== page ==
Types of Instruction
  • Seminars
  • Self-study literature review
  • The course consists of a number of modules (see Course content). The doctoral student, together with the lecturer/supervisor will choose modules from 12 different areas (see Course content). Other relevant areas may also be chosen if these serve better as a complement to the PhD programme as a whole. Each module is addressed during two meetings with the lecturer/supervisor. At the first meeting, the student’s current understanding of what the module entails is explored, and learning targets are defined. The second meeting involves an in-depth discussion based on independent text study which is to be presented in writing.
Examination Formats
  • Oral exam
  • Written assignments
  • Seminars given by participants
  • Each module involves an oral and written assessment in the form of a two-part assignment. Part 1 consists of a presentation prepared by the doctoral student, which is to provide an overview of the subject area. Part 2 consists of a specialisation, based on one or more research publications in the field which are to be included in the presentation and discussed during the meeting.
    Each module is estimated to amount to one week of full-time studies (40 hours), and is recommended to result in 1.5 credits within the PhD programme at the Division of Ergonomics and Aerosol Technology.
    A course worth 15 credits consists of 10 modules selected from different areas. Credits for individual modules may also be awarded.
    Examiner: Kalev Kuklane
  • Failed, pass
Admission Requirements
  • Registered as PhD student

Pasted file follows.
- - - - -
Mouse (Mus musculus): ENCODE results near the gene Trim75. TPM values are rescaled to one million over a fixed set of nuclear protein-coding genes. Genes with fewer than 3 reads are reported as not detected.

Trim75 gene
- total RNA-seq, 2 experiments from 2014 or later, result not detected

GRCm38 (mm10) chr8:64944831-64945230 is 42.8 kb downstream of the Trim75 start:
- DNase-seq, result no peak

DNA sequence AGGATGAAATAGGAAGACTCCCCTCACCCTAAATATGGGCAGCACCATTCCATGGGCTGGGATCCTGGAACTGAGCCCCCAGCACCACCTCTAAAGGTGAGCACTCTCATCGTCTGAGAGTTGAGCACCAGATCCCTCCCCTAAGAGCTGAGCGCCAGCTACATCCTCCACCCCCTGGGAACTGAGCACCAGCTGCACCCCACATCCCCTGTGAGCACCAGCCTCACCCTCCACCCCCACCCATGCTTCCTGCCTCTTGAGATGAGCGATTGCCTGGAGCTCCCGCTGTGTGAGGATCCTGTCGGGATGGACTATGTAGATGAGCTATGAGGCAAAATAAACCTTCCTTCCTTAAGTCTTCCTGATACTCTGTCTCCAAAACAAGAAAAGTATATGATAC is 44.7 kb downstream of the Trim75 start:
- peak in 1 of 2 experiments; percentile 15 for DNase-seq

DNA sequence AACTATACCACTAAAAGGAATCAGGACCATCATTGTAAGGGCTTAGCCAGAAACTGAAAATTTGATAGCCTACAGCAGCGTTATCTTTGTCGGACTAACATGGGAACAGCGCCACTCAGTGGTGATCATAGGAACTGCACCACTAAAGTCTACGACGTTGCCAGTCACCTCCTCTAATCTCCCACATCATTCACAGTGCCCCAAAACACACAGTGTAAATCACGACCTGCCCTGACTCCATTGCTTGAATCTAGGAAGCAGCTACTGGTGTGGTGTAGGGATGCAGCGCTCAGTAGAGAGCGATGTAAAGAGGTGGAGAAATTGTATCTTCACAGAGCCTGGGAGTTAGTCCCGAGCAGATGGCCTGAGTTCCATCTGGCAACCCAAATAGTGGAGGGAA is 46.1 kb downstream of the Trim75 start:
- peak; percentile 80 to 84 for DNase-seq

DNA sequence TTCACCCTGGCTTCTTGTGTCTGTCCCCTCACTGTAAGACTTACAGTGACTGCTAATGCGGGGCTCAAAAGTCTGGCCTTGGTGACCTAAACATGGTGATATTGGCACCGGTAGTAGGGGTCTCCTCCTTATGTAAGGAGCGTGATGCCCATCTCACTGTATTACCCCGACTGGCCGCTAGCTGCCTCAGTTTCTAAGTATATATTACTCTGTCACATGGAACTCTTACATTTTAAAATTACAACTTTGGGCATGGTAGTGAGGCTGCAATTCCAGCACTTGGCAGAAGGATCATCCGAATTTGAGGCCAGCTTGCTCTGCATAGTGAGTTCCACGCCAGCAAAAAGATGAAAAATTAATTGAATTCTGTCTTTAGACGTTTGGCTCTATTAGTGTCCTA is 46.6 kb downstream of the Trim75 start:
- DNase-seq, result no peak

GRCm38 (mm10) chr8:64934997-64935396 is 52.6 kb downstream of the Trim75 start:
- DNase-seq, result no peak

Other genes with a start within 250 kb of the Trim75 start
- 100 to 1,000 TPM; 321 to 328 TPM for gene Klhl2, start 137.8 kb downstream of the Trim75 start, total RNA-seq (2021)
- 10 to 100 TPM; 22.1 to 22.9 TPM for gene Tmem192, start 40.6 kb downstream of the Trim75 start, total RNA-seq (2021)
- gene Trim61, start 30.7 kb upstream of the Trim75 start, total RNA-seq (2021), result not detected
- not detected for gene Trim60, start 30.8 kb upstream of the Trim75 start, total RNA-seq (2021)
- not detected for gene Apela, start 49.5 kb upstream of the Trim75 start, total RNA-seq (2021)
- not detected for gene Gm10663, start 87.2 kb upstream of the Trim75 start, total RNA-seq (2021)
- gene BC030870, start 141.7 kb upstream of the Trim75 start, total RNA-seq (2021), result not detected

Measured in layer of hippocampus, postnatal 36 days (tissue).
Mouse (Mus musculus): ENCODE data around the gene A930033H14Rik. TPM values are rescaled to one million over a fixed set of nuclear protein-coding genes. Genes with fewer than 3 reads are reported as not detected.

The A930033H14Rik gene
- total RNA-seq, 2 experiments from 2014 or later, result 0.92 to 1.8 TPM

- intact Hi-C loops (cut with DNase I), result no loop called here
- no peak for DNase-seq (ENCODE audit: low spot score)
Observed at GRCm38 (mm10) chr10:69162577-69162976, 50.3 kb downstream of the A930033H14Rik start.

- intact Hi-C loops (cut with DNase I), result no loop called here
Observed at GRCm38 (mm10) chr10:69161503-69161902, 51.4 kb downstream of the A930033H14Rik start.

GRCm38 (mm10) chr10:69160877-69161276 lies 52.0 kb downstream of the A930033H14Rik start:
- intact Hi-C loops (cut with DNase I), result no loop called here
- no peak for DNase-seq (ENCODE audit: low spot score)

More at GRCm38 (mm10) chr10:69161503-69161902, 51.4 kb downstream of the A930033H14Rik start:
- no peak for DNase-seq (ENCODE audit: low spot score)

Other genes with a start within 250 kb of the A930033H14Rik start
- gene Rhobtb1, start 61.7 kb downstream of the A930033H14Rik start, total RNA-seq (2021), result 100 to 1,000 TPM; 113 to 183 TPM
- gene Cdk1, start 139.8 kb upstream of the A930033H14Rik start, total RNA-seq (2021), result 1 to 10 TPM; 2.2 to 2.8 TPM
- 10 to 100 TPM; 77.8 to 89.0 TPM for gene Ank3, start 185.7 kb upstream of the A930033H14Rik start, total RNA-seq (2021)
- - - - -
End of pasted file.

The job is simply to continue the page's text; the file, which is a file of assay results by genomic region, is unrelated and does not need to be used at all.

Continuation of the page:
Assumed Prior Knowledge
  • Experience within the work environment field from ongoing PhD studies within the research education subejcts Work Environment or Aerosol Technology; or corresponding knowledge from a master level or from other research education subjects.
Selection Criteria
  • The course is available to doctoral students associated with the research education subjects Work Environment and Aerosol Technology. The admission of other doctoral students is subject to availability of places.
  • Scientific articles and reading from the respective subject areas following the structure of
    Bohgard, M., Karlsson, S., Lovén, E., Mikaelsson, L., Mårtensson, L., Osvalder, A., Rose, L. & Ulfvengren, P. (2015) Arbete och teknik på människans villkor. Prevent, Stockholm. ISBN 978 91 7365 195 0
    or its English version
    Bohgard, M., Karlsson, S., Lovén, E., Mikaelsson, L., Mårtensson, L., Osvalder, A., Rose, L. & Ulfvengren, P. (2017) Work and technology on human terms. Prevent, Stockholm. The online version is freely available upon registration at the MOOC "Work and technology on human terms" at
Further Information
  • Continuously ongoing: the students consult the course leader and select meeting dates and which modules will be covered under the coming meeting. New students can join the course any time.
Course code
  • MAM020F
Administrative Information
  •  -03-02
  • Head of department Mats Ohlin